The Asia Pacific is the most dynamic digital landscape in the world, home to the fastest adopters of new technologies, the largest concentration of social media and mobile users, and some of the world's most innovative tech companies. The rise of mobile messenger apps, use of big data and online activism are shaping the region's engagement with the world.

  • China's cyber watchdog has revealed one billion posts were deleted in 2014 as part of an 'Internet cleanup operation.' In addition, 20 million online forums, blogs and social media accounts and over 2000 websites were closed. Was yours one of them? Check here.
  • Indonesia's young and tech-savvy population is attracting new investment. Before you invest here are ten things you need to know, from the difficulties for foreign companies to the importance of social media (15% of the world's tweets come from Indonesia).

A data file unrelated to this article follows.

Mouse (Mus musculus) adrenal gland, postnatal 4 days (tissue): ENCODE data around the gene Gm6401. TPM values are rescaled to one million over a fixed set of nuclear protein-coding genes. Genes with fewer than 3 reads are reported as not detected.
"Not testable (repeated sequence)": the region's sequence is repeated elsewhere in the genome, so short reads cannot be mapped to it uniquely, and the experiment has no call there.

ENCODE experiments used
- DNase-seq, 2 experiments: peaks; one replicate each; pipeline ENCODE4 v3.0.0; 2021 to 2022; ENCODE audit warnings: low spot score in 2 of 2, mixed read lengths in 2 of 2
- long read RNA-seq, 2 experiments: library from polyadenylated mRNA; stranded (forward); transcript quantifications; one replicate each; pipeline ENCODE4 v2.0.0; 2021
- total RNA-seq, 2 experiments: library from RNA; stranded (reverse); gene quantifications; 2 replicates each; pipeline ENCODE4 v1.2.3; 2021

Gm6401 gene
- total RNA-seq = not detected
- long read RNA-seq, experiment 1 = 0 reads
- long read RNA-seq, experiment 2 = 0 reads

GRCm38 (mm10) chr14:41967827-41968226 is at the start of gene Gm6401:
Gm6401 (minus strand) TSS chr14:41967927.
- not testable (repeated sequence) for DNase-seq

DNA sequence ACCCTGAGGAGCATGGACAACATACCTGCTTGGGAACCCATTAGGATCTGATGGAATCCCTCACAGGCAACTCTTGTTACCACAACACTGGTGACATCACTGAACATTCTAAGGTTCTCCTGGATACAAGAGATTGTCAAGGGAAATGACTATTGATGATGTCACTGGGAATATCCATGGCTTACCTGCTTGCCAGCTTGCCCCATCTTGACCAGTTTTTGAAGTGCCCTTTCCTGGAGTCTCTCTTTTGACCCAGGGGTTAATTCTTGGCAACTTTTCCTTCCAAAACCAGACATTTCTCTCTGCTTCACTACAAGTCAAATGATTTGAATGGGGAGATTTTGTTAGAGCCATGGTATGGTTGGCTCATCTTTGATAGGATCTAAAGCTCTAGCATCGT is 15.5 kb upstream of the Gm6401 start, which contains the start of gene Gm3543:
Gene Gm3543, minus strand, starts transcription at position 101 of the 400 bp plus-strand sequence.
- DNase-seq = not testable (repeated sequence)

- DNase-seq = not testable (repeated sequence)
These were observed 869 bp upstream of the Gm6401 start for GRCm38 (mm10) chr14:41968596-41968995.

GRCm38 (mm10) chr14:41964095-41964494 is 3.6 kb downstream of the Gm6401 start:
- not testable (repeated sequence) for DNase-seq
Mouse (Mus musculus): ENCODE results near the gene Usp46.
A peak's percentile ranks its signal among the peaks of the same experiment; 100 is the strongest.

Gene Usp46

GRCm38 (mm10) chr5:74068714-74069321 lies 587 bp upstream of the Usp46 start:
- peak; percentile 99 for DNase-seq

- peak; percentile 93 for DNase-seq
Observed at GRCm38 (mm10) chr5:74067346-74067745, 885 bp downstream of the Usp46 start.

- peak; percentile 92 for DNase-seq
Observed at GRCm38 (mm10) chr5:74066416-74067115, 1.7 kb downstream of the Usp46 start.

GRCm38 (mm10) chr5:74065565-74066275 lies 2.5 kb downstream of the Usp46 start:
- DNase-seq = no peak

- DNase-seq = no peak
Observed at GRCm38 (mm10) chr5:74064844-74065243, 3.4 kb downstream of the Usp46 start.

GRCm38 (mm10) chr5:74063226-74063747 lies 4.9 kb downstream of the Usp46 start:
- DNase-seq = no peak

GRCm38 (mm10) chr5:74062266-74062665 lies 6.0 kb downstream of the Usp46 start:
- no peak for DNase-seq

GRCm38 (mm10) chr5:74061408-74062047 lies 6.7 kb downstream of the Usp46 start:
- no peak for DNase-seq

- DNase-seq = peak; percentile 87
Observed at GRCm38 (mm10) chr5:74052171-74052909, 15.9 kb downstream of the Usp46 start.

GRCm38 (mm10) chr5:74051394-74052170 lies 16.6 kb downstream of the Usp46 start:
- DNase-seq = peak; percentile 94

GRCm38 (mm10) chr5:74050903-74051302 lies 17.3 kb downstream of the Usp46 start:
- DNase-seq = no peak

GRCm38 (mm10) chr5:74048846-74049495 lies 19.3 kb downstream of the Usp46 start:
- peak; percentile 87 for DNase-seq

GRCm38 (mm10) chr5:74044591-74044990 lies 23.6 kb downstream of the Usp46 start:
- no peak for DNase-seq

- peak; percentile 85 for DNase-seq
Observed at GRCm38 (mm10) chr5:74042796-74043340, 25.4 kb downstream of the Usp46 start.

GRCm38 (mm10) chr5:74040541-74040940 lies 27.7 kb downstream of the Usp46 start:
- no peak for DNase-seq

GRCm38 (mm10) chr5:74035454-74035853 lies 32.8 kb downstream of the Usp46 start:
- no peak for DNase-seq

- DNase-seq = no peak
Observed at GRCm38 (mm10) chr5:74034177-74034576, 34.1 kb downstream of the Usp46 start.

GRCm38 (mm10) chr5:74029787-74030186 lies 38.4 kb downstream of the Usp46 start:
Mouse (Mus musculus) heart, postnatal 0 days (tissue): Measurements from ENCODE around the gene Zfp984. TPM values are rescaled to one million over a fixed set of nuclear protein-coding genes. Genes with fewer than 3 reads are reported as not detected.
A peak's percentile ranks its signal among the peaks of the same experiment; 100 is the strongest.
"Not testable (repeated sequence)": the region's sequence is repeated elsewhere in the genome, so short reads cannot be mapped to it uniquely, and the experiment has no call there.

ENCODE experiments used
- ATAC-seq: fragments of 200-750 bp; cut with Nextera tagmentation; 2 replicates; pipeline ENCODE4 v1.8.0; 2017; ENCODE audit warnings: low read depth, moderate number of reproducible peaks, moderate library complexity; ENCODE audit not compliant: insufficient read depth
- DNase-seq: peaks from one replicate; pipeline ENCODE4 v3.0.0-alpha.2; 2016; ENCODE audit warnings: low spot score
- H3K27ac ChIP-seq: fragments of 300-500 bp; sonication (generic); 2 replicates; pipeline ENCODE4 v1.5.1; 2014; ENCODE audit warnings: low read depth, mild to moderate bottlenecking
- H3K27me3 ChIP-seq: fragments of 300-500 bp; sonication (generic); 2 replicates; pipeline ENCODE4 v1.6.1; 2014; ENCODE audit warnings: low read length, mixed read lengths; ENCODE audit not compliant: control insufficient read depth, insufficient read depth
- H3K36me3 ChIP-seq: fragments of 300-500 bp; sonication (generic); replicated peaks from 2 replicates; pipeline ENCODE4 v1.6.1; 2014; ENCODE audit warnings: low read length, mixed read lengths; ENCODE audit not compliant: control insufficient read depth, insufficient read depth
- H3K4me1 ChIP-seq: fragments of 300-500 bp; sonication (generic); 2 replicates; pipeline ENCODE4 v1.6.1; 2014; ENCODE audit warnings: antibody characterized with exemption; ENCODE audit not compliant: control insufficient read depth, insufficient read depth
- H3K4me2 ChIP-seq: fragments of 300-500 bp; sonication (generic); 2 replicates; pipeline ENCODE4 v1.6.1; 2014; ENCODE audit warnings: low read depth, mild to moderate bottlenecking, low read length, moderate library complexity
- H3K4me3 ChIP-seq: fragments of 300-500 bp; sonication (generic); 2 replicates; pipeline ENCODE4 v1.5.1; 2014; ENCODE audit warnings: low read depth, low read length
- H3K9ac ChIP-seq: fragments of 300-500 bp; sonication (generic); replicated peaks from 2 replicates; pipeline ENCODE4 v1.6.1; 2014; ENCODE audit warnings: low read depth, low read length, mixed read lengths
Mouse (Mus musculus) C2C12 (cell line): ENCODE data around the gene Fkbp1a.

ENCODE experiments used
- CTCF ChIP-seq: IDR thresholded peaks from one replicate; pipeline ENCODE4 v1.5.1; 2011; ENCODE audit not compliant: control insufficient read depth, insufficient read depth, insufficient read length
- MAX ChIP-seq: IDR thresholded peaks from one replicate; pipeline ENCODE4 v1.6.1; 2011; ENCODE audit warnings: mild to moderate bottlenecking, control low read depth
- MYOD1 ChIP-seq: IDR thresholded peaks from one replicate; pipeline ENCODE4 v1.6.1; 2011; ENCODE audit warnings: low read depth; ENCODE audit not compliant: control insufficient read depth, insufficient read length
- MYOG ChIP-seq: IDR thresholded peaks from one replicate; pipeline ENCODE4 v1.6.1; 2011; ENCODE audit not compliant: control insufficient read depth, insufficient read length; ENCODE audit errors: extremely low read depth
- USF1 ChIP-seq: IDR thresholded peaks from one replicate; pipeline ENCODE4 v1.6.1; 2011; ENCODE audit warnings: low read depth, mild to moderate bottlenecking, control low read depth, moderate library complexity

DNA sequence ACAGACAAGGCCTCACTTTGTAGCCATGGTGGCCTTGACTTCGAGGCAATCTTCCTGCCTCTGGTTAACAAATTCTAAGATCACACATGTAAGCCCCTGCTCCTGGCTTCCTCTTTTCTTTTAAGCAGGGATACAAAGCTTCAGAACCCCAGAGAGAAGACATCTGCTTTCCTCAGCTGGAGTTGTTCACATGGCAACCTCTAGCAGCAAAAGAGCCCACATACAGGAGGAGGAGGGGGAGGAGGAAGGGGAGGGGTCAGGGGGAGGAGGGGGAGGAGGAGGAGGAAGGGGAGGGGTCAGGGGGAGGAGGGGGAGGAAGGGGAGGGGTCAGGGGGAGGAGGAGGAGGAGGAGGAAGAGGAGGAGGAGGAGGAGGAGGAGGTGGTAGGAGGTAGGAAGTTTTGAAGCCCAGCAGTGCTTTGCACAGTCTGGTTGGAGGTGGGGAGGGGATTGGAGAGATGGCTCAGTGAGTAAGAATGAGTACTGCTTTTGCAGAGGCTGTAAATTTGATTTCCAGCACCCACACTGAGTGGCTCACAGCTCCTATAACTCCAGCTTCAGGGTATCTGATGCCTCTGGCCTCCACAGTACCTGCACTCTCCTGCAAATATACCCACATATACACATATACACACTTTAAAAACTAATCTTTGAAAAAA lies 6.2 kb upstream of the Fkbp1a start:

• Why 2015 will be the year of India's next technology revolution. Mobile health applications, electronic commerce and app-based automation of public services are pinpointed by the Washington Post as areas to watch.
  • Internet-based civil society groups are mentioned in this Devpolicy blog post as one of the few areas of hope for Solomon Islands politics. The author is likely referring to Forum Solomon Islands International, which has grown from a Facebook discussion group to a registered NGO that uses ICT tools to crowd-source policy ideas from its members to influence political outcomes.
  • Chinese consumer electronics company Xiaomi is shaking up the consumer electronics and smartphone market with plans to expand to Southeast Asia, Russia and Brazil. Founder Lei Jun, Forbes Asia's Businessperson of the Year in 2014, recently said: 'I've said on many different occasions that if I had been called the "Steve Jobs of China" as a 20- year-old, I would have been very honoured...As a 40-year-old, however, I don't want to be considered second to anyone.'
  • China is considering a range of measures to rein in poorly behaved Chinese travelers, including sending text messages to tourists as they arrive at their destination reminding them to observe good manners. The move comes shortly after CCTV pulled its Be a Good Panda, be a Good Tourist ad filmed in Sydney after a backlash on Chinese social media.